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Recipe request

I am looking for a very rich and unhealthy macaroni and cheese recipe. For some reason all day I was sitting at work thinking how good homemade macaroni and cheese, not made from the box but made from scratch, would taste. These are the requirements:

  • It must come out of the oven with a pronounced orange color. I do not like macaroni-colored macaroni and cheese.
  • That means the cheeses in the recipe must be orange-colored cheeses like Cheddar. However, I prefer mild Cheddar to sharp -- sharp Cheddar tastes sour and bitter to me.
  • The recipe must result in a thick, almost custardy dish. Runny macaroni and cheese makes Baby Jesus cry -- or anyway, it makes me cry, and it's my stomach this is going into.
  • My boss suggested I put slices of cheese on the top to get a nice crust, but while I like a nice crust I am not too fond of a layer of just cheese.
  • It must use real ingredients, not lite-this and low-fat that.
  • I prefer the small macaroni to the large size. I don't like macaroni that looks like those gigantic undersea worms.
  • No extra ingredients like bacon or onions or anything like that. I just want macaroni and cheese.

Paste links or recipes in comments.

Update: I am eating a Stouffer's frozen macaroni meal (for one person) because I had it recommended to me by someone at work. I don't think I'd actually eaten Stouffer's macaroni and cheese before. It's quite good, but lacks something -- it's a tad "grainy." (I don't know how else to describe it -- it's missing a certain creaminess that I unfortunately associate with Velveeta cheese, but I'd like to avoid Velveeta if at all possible. I mean, If I wanted to use Velveeta I'd just buy their boxed mix which is just the macaroni with a squeeze packet of their pre-made cheese sauce. Good stuff, but not homemade.)

Comments (10)

Try the recipes from the folks at Cook's Illustrated/ America's Test Kitchen. Here's a link. Since that recipe was published, they've come out with a variation that they say is a little less rich, but I haven't tried it and I don't have the link.

If you find one that's acceptable, be sure to publish it. Your description is pretty close to my ideal, with the exception of the cheese on top.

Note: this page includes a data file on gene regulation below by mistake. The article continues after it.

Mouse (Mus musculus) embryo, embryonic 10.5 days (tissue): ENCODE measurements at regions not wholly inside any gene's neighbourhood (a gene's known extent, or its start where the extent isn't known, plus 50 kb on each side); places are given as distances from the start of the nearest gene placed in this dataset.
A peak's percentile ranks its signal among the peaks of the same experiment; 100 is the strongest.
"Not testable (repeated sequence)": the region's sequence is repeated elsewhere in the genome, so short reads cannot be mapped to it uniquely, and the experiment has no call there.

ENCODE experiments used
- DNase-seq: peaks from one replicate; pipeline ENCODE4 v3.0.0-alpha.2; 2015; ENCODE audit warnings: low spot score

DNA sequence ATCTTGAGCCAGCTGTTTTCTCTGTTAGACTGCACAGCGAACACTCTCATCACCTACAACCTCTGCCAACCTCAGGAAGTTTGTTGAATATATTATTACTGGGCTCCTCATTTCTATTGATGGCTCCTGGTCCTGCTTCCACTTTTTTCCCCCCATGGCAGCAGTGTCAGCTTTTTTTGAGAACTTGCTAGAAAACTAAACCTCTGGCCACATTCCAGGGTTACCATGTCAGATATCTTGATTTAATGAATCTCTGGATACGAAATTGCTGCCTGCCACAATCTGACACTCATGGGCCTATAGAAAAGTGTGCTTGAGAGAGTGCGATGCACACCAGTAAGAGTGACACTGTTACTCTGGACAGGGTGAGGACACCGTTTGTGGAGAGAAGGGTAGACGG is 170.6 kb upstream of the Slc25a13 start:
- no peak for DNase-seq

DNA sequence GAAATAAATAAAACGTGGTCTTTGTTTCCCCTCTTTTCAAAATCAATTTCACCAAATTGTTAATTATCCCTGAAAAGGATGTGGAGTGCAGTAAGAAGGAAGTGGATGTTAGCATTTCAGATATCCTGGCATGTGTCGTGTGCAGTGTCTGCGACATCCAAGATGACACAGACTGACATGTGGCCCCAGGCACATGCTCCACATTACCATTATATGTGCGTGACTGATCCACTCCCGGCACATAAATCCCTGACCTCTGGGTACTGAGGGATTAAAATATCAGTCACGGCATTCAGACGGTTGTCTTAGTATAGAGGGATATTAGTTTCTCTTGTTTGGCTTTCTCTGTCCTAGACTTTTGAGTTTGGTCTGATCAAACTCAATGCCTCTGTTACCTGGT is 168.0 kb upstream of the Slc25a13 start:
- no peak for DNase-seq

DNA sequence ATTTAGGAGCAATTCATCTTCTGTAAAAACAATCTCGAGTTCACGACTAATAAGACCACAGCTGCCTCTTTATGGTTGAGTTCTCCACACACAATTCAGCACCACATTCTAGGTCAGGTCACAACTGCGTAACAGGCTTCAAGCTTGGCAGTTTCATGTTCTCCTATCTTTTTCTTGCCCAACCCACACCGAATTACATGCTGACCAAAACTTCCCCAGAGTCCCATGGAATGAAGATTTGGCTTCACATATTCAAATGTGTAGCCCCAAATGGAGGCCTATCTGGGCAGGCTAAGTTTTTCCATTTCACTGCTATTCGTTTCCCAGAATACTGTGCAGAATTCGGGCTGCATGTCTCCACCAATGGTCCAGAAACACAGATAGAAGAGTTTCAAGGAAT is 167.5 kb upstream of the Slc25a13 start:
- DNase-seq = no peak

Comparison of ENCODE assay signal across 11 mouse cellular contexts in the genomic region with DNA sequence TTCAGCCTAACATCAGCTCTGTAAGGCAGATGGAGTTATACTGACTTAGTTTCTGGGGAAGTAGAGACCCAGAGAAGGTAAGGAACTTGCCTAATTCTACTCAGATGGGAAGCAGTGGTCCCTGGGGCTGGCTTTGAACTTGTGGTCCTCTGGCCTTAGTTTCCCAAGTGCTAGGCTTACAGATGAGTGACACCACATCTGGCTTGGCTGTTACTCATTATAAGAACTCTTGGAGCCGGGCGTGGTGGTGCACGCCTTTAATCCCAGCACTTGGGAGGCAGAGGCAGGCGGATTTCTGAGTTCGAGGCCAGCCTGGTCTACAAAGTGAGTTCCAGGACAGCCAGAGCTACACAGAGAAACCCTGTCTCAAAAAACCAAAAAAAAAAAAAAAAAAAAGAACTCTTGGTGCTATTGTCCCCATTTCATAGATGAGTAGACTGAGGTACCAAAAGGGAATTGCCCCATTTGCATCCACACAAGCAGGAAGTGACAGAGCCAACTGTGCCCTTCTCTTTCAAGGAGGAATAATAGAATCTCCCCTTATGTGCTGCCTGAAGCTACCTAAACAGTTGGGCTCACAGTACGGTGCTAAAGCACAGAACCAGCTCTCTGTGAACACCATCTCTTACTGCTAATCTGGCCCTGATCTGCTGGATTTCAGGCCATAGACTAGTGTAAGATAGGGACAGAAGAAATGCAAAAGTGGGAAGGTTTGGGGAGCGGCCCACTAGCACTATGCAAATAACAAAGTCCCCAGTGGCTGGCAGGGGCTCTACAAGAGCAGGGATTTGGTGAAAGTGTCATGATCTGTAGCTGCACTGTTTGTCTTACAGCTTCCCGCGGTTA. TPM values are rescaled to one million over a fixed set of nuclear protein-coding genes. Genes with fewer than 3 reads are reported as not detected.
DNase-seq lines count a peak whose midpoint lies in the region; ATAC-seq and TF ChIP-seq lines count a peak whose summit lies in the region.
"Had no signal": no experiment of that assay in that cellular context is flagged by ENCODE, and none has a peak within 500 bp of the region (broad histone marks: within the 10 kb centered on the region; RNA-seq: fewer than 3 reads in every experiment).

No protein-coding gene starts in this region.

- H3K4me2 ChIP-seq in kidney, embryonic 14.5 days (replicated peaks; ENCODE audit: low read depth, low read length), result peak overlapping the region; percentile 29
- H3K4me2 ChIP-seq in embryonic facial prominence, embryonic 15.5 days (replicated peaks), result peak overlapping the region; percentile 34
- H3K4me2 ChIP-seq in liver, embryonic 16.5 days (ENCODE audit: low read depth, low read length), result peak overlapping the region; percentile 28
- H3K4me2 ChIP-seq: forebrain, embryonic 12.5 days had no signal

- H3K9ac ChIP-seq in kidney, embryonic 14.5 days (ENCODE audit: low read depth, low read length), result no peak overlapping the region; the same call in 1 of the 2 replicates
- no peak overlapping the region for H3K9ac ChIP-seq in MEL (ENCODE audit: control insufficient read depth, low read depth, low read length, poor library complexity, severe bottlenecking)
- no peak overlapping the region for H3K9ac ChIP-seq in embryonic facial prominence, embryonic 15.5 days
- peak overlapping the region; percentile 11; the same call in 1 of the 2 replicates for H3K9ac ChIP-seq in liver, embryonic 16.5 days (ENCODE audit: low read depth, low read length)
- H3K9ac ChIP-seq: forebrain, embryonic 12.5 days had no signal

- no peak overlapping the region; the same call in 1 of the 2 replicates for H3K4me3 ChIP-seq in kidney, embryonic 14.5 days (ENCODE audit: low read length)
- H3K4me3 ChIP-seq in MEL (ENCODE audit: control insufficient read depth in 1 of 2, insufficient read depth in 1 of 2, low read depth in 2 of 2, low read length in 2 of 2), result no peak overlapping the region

M&C is damn hard to do correctly, and while Stouffer's comes close, it does lack. M&C is so far off my diet, though -- I sometimes sit and think about curling up with a half-gallon bowl of it. Or four pint bowls of it, so every spoonful will be hot.

Annalucia [TypeKey Profile Page]:

I think this is the one you're looking for. It's from the book ``Cover & Bake,'' published by the editors of Cook's Illustrated magazine. I give it to you verbatim; you can fiddle with it as you like.

One warning: this is a BIG recipe, it fills a 9 x 13 dish and could feed six people easily. What I do is divide it into smaller pans, freeze, and pull 'em out as needed. Here goes:



4 slices white sandwhich bread, torn into quarters
2 tablespoons unsalted butter, melted

Macaroni and Cheese:

1 pound elbow macaroni
6 tablespoons unsalted butter
1 medium garlic clove, minced
1 teaspoon dry mustard
1/4 tsp. cayenne pepper
6 tablespoons all-purpose flour
1 3/4 cups low-sodium chicken broth
3 1/2 cups whole milk
16 oz colby cheese, shredded
8 oz extra-sharp cheddar cheese, shredded
Ground black pepper

1. For the topping: process bread and butter in a food processor fitted with the steel blade until coarsely ground, about six 1-second pulses.

2. For the macaroni and cheese: Adjust an oven rack to the middle position and heat the oven to 400 degrees. Bring 4 quarts of water to a boil in a Dutch oven over high heat. Stir in 1 tablespoon salt and the macaroni; cook, stirring occasionally, until al dente, about 5 minutes. Drain the pasta and leave it in the colander; set aside.